It's long been clear that American taxpayers are subsidizing the fast food industry because so many of its low-paid workers end up needing some form of public assistance. But banks? Banks are one of the nation's most profitable businesses. They pay top executives huge sums. Why is it that nearly a third of bank tellers rely on government benefits of one kind or another to keep their families afloat? The low pay in too many areas of the private sector essentially transfers responsibility and costs to the public sector that are paid by taxpayers instead of business.
America's widening income inequality is largely due to industries such as banking that bring in billions of dollars in profits but pay low wages to rank-and-file employees. According to a recent report from the Committee for Better Banks, a coalition of labor advocacy groups, the median annual income for a bank teller in the United States is $24,100, or $11.59 per hour, an amount so low it qualifies 31 percent of the nation's half-million bank tellers and their families for a range of government benefits.
The report says that when all those benefits are added up, including the Earned Income Tax Credit, Medicaid, children's health insurance, the Supplemental Nutrition Assistance Program (food stamps) and other forms of welfare, it costs taxpayers nearly $900 million a year. The public perception of bank tellers may be that they have middle-class jobs, but every year bank tellers rely on $105 million in food stamps to help feed their families.
Meanwhile, the median salary for a banking chief executive is about $550,000 and within the industry there are some eye-popping pay packages. Bank of America CEO Brian Moynihan received $12 million in 2012.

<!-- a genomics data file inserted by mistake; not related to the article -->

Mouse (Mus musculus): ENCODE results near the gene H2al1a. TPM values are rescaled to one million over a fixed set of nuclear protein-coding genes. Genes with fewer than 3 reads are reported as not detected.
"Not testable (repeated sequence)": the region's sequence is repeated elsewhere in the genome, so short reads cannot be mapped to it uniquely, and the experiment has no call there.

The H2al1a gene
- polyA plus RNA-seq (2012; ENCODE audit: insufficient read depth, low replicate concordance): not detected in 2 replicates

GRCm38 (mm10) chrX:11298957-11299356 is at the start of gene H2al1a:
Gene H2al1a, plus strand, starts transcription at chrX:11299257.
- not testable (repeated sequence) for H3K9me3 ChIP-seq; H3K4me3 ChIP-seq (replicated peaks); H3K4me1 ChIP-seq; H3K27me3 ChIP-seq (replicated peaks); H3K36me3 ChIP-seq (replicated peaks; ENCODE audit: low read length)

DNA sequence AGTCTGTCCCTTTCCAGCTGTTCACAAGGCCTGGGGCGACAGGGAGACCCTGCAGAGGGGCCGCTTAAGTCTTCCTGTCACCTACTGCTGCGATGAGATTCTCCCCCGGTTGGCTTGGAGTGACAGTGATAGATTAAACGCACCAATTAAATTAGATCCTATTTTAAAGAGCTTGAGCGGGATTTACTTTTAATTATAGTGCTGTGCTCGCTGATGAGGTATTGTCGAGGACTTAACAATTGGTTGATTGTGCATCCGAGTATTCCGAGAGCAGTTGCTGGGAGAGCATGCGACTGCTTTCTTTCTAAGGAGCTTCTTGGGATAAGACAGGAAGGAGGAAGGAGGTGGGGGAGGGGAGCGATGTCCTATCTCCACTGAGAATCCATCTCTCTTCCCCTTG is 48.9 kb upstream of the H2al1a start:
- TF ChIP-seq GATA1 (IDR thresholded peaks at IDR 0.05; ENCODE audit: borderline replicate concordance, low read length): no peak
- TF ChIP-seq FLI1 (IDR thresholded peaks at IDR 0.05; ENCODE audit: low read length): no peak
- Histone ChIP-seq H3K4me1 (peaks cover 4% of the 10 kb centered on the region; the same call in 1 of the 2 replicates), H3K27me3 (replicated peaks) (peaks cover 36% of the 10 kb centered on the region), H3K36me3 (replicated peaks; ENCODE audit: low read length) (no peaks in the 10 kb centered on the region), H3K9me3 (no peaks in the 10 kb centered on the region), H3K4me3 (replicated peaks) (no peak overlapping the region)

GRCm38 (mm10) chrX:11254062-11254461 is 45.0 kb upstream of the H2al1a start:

This doesn't just happen. It is the culmination of industrial policies that have allowed the economy's gains to enrich those at the top without being fairly shared with employees who work lower-rung jobs. More than half of families of fast food workers receive some form of public assistance, costing American taxpayers $7 billion annually, according to a study by the University of California Berkeley Labor Center and the University of Illinois. Workers need the ability to seek reasonable compensation and decent benefits as a reward for hard work, or increasingly the government — meaning taxpayers — will have to step in to make up the difference.
Raising the minimum wage from the current $7.25 per hour ($7.93 in Florida starting Jan. 1) to $10.10 per hour has been proposed by Democrats in Congress and is supported by President Barack Obama. But it should appeal to conservatives as well. Working parents gain pride and independence when they are able to provide for their children rather than be forced to rely on government safety net and entitlement programs. Workers who make a decent living become taxpayers and homeowners, which brings stability to communities. And experience shows that modest increases in minimum wages have little or no significant impact on employment levels.
Most bank tellers earn more than the minimum wage, but a raise for workers at the very bottom can help raise wages up the income ladder. Taxpayers have a stake in making work pay fairly, but it will only happen if government insists that government stop subsidizing private enterprise.